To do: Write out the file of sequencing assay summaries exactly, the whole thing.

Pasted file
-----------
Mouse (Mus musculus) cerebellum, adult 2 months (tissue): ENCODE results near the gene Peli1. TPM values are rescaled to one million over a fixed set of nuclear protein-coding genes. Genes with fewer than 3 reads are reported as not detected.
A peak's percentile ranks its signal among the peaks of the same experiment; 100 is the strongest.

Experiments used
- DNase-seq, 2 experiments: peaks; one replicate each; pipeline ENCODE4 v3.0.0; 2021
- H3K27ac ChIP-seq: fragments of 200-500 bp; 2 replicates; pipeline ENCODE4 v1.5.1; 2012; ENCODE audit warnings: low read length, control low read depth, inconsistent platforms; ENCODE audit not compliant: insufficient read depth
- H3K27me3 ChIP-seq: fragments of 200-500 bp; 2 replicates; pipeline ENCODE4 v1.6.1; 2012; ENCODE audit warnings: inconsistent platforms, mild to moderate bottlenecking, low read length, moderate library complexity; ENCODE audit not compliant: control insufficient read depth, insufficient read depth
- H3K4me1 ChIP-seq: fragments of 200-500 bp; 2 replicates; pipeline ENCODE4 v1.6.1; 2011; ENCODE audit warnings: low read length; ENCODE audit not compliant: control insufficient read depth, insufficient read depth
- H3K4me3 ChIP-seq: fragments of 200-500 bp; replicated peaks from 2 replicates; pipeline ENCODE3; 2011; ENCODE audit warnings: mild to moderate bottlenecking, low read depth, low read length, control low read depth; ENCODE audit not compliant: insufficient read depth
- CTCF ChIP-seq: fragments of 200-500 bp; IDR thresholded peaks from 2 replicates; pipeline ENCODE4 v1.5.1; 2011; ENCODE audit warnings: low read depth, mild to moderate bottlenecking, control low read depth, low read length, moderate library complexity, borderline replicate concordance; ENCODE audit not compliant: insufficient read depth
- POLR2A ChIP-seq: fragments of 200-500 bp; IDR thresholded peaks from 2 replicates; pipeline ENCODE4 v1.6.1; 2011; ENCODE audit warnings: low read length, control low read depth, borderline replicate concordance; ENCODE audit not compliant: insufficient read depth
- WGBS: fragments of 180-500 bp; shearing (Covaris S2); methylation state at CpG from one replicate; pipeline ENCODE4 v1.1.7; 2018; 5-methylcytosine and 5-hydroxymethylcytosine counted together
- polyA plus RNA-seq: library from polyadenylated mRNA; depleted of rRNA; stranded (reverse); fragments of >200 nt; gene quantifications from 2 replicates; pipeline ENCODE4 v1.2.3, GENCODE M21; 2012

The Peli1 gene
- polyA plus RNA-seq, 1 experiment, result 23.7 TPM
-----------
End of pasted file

Mouse (Mus musculus) cerebellum, adult 2 months (tissue): ENCODE results near the gene Peli1. TPM values are rescaled to one million over a fixed set of nuclear protein-coding genes. Genes with fewer than 3 reads are reported as not detected.
A peak's percentile ranks its signal among the peaks of the same experiment; 100 is the strongest.

Experiments used
- DNase-seq, 2 experiments: peaks; one replicate each; pipeline ENCODE4 v3.0.0; 2021
- H3K27ac ChIP-seq: fragments of 200-500 bp; 2 replicates; pipeline ENCODE4 v1.5.1; 2012; ENCODE audit warnings: low read length, control low read depth, inconsistent platforms; ENCODE audit not compliant: insufficient read depth
- H3K27me3 ChIP-seq: fragments of 200-500 bp; 2 replicates; pipeline ENCODE4 v1.6.1; 2012; ENCODE audit warnings: inconsistent platforms, mild to moderate bottlenecking, low read length, moderate library complexity; ENCODE audit not compliant: control insufficient read depth, insufficient read depth
- H3K4me1 ChIP-seq: fragments of 200-500 bp; 2 replicates; pipeline ENCODE4 v1.6.1; 2011; ENCODE audit warnings: low read length; ENCODE audit not compliant: control insufficient read depth, insufficient read depth
- H3K4me3 ChIP-seq: fragments of 200-500 bp; replicated peaks from 2 replicates; pipeline ENCODE3; 2011; ENCODE audit warnings: mild to moderate bottlenecking, low read depth, low read length, control low read depth; ENCODE audit not compliant: insufficient read depth
- CTCF ChIP-seq: fragments of 200-500 bp; IDR thresholded peaks from 2 replicates; pipeline ENCODE4 v1.5.1; 2011; ENCODE audit warnings: low read depth, mild to moderate bottlenecking, control low read depth, low read length, moderate library complexity, borderline replicate concordance; ENCODE audit not compliant: insufficient read depth
- POLR2A ChIP-seq: fragments of 200-500 bp; IDR thresholded peaks from 2 replicates; pipeline ENCODE4 v1.6.1; 2011; ENCODE audit warnings: low read length, control low read depth, borderline replicate concordance; ENCODE audit not compliant: insufficient read depth
- WGBS: fragments of 180-500 bp; shearing (Covaris S2); methylation state at CpG from one replicate; pipeline ENCODE4 v1.1.7; 2018; 5-methylcytosine and 5-hydroxymethylcytosine counted together
- polyA plus RNA-seq: library from polyadenylated mRNA; depleted of rRNA; stranded (reverse); fragments of >200 nt; gene quantifications from 2 replicates; pipeline ENCODE4 v1.2.3, GENCODE M21; 2012

The Peli1 gene
- polyA plus RNA-seq, 1 experiment, result 23.7 TPM